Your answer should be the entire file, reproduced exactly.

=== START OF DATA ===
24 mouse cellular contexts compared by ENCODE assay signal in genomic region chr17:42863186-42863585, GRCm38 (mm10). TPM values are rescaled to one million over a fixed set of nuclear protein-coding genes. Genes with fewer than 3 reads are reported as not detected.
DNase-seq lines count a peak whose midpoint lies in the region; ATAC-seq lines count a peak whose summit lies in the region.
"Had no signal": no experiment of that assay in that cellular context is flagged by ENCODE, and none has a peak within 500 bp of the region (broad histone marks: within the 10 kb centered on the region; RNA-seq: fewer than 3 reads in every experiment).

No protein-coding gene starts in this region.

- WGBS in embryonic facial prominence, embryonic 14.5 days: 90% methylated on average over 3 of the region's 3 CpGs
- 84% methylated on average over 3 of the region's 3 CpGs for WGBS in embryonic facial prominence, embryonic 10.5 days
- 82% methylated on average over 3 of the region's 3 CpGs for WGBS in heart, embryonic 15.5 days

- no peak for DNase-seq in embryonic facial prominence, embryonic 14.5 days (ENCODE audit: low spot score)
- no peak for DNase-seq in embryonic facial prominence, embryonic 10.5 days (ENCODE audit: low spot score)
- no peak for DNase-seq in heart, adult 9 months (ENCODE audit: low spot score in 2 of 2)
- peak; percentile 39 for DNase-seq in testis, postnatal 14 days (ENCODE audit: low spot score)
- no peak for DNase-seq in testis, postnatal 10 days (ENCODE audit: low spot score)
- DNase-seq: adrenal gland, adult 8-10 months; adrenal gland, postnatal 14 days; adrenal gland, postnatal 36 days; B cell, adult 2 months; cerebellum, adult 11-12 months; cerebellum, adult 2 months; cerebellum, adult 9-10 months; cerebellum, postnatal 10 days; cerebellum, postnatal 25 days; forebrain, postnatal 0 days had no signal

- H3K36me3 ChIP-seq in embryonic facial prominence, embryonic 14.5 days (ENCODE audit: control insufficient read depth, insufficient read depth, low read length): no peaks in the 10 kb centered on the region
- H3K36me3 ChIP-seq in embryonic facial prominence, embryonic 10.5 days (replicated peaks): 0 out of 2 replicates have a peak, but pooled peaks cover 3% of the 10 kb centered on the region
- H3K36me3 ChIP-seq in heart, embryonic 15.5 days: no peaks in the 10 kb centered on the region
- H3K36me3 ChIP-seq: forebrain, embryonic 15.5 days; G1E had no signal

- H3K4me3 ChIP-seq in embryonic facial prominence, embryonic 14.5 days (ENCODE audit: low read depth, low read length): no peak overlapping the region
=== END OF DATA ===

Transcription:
24 mouse cellular contexts compared by ENCODE assay signal in genomic region chr17:42863186-42863585, GRCm38 (mm10). TPM values are rescaled to one million over a fixed set of nuclear protein-coding genes. Genes with fewer than 3 reads are reported as not detected.
DNase-seq lines count a peak whose midpoint lies in the region; ATAC-seq lines count a peak whose summit lies in the region.
"Had no signal": no experiment of that assay in that cellular context is flagged by ENCODE, and none has a peak within 500 bp of the region (broad histone marks: within the 10 kb centered on the region; RNA-seq: fewer than 3 reads in every experiment).

No protein-coding gene starts in this region.

- WGBS in embryonic facial prominence, embryonic 14.5 days: 90% methylated on average over 3 of the region's 3 CpGs
- 84% methylated on average over 3 of the region's 3 CpGs for WGBS in embryonic facial prominence, embryonic 10.5 days
- 82% methylated on average over 3 of the region's 3 CpGs for WGBS in heart, embryonic 15.5 days

- no peak for DNase-seq in embryonic facial prominence, embryonic 14.5 days (ENCODE audit: low spot score)
- no peak for DNase-seq in embryonic facial prominence, embryonic 10.5 days (ENCODE audit: low spot score)
- no peak for DNase-seq in heart, adult 9 months (ENCODE audit: low spot score in 2 of 2)
- peak; percentile 39 for DNase-seq in testis, postnatal 14 days (ENCODE audit: low spot score)
- no peak for DNase-seq in testis, postnatal 10 days (ENCODE audit: low spot score)
- DNase-seq: adrenal gland, adult 8-10 months; adrenal gland, postnatal 14 days; adrenal gland, postnatal 36 days; B cell, adult 2 months; cerebellum, adult 11-12 months; cerebellum, adult 2 months; cerebellum, adult 9-10 months; cerebellum, postnatal 10 days; cerebellum, postnatal 25 days; forebrain, postnatal 0 days had no signal

- H3K36me3 ChIP-seq in embryonic facial prominence, embryonic 14.5 days (ENCODE audit: control insufficient read depth, insufficient read depth, low read length): no peaks in the 10 kb centered on the region
- H3K36me3 ChIP-seq in embryonic facial prominence, embryonic 10.5 days (replicated peaks): 0 out of 2 replicates have a peak, but pooled peaks cover 3% of the 10 kb centered on the region
- H3K36me3 ChIP-seq in heart, embryonic 15.5 days: no peaks in the 10 kb centered on the region
- H3K36me3 ChIP-seq: forebrain, embryonic 15.5 days; G1E had no signal

- H3K4me3 ChIP-seq in embryonic facial prominence, embryonic 14.5 days (ENCODE audit: low read depth, low read length): no peak overlapping the region